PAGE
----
This is a companion entry to Mid Century Mobler’s “MCM Find of the Week: The Pernilla 69 Chair.”
Here we’ll explain, to MCM fans and/or students of design, why the chair is significant, how it evolved and where it fits within the mid century landscape. We’ll start with a little background on its designer, then follow his journey to create the perfect chair.
Most people think of snow as weather, but innovative designer Bruno Mathsson saw it as a tool. An early proponent of ergonomics, he would press his body into snowbanks to make imprints, trying to create an ideal shape for seating that he could replicate in his workshop.
Mathsson was born in 1907 in Värnamo, Sweden, an area surrounded by dense forests and flowing waterways whose power the locals harnessed with waterwheels. The combination of a ready supply of wood and a free energy source to power sawmills made it an ideal location for furniture fabrication.
Karl Mathsson, Bruno’s father, was a fifth-generation master cabinetmaker who trained his son in the craft. Bruno gained both technical competency and a deep understanding of wood, but was spurred to push past traditionalism by curiosity. In 1929 he began studying design books that he arranged to have shipped to him by train, borrowed from the Röhsska Arts and Crafts Museum in Gothenburg.
The following year Mathsson won a prize at Värnamo’s Arts and Crafts exhibition, for a traditional-style baroque chair he had produced in his father’s workshop. The prize included both a stipend and a ticket to visit the 1930 Stockholm Exhibition, which launched the Functionalist design movement in Sweden. The Exhibition formed a deep impression on Mathsson, and along with his self-study of the Röhsska books led him to develop his own style.
His chance came almost immediately. That same year Mathsson won a commission to design the chairs for Värnamo Hospital. Rather than incorporating the traditional method of spring upholstery, Mathsson created an experimental design where the seating surface consisted of woven webbing slung between a frame of steam-bent birch. Here’s what he came up with:
It’s difficult to convey how unorthodox and shocking this chair must have seemed in 1930. It’s safe to say Mathsson was ahead of his time. The hospital staff, who derisively nicknamed the chair “The Grasshopper,” reportedly found it so ugly that they put them into storage and stuck with their traditional chairs. But it is here that Mathsson started developing a line of chairs that would eventually evolve into the Pernilla.
In 1933 Mathsson designed a chair for work (later renamed, in the 1970s, Eva):
A considerably more complex design than the “grasshopper,” the chair was startlingly organic. The year prior Alvar Aalto had designed the Armchair 41 and Armchair 42, below, which also made use of wood that had been steam-bent and laminated into strips:
In my opinion Mathsson’s technical prowess exceeded Aalto’s here, with the Eva’s complex curves certainly being more difficult to produce:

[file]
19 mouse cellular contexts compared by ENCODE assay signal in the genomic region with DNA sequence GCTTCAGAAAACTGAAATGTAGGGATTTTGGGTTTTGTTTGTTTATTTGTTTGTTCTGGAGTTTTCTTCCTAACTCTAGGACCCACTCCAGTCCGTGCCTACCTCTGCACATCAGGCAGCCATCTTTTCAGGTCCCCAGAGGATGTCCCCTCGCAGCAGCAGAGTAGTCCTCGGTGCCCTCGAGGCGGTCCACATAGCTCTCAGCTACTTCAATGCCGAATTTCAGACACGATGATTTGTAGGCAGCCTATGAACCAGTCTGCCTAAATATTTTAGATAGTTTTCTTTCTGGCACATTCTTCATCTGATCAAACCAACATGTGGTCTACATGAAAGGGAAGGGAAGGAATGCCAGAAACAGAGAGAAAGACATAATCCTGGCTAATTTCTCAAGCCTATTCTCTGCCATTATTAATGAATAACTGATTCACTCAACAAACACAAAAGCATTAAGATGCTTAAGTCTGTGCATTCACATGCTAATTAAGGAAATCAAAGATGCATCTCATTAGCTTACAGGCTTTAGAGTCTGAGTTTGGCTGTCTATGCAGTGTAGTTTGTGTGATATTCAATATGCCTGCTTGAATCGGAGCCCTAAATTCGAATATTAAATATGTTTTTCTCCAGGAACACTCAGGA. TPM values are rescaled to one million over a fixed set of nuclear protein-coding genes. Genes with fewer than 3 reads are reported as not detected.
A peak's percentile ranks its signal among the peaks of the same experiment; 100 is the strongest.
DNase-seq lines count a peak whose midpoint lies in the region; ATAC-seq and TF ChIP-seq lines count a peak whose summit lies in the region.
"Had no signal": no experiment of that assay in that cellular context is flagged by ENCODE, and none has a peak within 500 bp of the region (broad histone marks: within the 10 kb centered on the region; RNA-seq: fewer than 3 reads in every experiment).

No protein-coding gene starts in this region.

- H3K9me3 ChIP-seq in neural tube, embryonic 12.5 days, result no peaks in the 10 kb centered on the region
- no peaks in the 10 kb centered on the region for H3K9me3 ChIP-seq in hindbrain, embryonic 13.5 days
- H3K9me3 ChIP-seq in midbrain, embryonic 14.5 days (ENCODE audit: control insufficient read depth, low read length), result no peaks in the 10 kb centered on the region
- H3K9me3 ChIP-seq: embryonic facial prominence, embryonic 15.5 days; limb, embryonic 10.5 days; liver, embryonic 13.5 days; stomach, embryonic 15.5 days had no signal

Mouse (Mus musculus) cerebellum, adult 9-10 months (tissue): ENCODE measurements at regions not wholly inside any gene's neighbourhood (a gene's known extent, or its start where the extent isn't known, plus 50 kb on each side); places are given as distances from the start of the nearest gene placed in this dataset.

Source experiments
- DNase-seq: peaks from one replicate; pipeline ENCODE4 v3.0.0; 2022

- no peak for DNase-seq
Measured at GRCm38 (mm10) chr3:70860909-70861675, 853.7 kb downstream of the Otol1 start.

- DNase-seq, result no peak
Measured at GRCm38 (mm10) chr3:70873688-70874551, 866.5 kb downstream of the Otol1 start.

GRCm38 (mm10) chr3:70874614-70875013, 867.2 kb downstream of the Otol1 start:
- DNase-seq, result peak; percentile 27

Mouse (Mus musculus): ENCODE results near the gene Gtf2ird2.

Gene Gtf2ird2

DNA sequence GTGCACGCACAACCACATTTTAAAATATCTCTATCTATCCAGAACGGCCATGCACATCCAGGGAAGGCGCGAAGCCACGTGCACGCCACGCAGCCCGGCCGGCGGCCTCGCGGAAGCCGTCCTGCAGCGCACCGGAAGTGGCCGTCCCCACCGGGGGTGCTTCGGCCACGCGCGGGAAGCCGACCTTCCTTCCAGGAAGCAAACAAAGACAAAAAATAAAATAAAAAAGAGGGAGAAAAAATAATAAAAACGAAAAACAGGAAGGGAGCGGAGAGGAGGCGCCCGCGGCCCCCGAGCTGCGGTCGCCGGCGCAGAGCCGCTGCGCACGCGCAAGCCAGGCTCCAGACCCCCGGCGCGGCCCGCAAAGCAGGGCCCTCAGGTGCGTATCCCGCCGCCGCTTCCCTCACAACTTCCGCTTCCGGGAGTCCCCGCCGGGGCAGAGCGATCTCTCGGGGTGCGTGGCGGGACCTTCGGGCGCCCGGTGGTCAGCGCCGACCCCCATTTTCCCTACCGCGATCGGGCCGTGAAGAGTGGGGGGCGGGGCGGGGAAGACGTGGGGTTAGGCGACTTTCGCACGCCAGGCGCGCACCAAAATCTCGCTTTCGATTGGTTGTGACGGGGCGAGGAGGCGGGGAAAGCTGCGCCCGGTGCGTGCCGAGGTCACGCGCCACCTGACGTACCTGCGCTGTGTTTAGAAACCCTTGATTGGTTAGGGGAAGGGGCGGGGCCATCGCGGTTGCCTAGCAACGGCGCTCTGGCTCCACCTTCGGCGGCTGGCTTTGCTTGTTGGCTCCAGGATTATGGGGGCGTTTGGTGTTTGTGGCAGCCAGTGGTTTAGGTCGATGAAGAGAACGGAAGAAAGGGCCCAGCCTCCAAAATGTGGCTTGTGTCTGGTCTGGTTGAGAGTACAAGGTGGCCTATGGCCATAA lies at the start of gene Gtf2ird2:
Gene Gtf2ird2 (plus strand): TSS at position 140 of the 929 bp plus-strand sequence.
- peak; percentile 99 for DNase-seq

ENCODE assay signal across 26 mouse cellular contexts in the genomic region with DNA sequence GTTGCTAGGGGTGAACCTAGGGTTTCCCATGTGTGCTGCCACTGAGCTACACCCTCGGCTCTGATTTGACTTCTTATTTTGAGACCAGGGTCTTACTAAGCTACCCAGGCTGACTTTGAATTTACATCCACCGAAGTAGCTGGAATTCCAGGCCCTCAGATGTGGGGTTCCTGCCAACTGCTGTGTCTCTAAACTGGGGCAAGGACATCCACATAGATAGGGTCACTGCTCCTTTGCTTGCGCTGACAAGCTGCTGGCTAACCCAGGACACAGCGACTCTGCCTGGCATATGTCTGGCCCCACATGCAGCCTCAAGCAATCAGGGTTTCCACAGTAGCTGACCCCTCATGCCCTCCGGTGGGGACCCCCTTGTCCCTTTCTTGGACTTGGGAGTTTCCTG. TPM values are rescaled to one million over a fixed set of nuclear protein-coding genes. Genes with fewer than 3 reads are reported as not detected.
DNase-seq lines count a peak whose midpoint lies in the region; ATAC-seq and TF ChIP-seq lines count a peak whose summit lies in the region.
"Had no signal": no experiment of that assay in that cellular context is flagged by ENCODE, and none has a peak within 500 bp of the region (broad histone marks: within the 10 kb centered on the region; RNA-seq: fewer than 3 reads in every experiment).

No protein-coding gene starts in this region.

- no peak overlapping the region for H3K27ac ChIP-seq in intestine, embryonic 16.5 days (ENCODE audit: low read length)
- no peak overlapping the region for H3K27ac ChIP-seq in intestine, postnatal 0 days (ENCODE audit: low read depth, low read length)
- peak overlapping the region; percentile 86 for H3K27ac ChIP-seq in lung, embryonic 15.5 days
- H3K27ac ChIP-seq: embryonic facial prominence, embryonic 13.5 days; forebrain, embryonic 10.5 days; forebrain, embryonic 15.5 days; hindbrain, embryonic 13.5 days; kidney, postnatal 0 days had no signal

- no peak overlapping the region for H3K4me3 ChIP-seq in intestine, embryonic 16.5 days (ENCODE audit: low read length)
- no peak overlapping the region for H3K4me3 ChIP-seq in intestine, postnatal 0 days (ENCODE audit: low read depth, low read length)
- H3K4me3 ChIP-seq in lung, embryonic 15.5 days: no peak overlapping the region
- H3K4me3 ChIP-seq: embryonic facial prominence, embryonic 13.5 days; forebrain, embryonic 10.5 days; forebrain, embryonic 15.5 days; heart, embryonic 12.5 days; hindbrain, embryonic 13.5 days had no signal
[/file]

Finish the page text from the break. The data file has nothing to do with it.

In 1941 Mathsson revised the chair with an ergonomic improvement, increasing the chairback’s height and adding a headrest:
As with its previous iteration, the chair used bentwood for the arms and legs but the seat frame itself was carved from solid pieces of beech.
The same year he also designed an easy chair variant (later renamed the Miranda). This chair had a lower angle for the seatback and Mathsson designed the chair with a companion footstool. You can also see here he’s experimenting with a waterfall front for the seat:
Still tweaking the design, in 1944 he created the first of what would later be called the Pernilla line of chairs. It was similar to the Miranda but here Mathsson discarded the waterfall-style front, instead having the chair terminate in the manner of a ramp. He also moved the sitter’s center of gravity lower to the ground.
As with the Miranda, there was also a companion footstool.
Mathsson also created a proper chaise longue variant of the Pernilla:
The architecture of this chair is significantly more complex. Note the transitions where multiple bent pieces split apart into different directions and also the tapering of the feet, which does not appear in any of the previous chairs’ designs.
Finally we arrive at the Pernilla 69 that Mid Century Mobler showed us. In the 1950s Mathsson had shifted away from furniture to focus on architecture, but in the 1960s he returned to the genre, collaborating with Swedish manufacturer Dux, who was interested in bringing the Pernilla back. They released the Pernilla 69, upholstered in more modern leather, in 1969.
The Pernilla chair, which is regarded as a classic by furniture lovers (if not as well-known as chairs by Mathsson’s contemporaries) is significant in that it embodies the evolution of Mathsson’s constant quest for better ergonomics. Mathsson was also an early proponent of bentwood craftsmanship and his mastery of the technique shows in the chair’s form. Lastly, how many chairs do you know of whose form was partially created in a snowbank?
[A final note: There is some confusion with terminology where the Pernilla chair is concerned. Bruno Mathsson International alternately refers to the easy chair variant as the “Pernilla” and “Pernilla 2,” without explanation nor distinction, whilst referring to the chaise longue variant as the “Pernilla 3.” Swedish manufacturer Dux, who licenses the version of the chair re-released in 1969, calls theirs the “Pernilla 69.” Others simply use “Pernilla” as a catch-all to refer to all three chairs. As far as we can tell, only the chaise longue is different from the others.]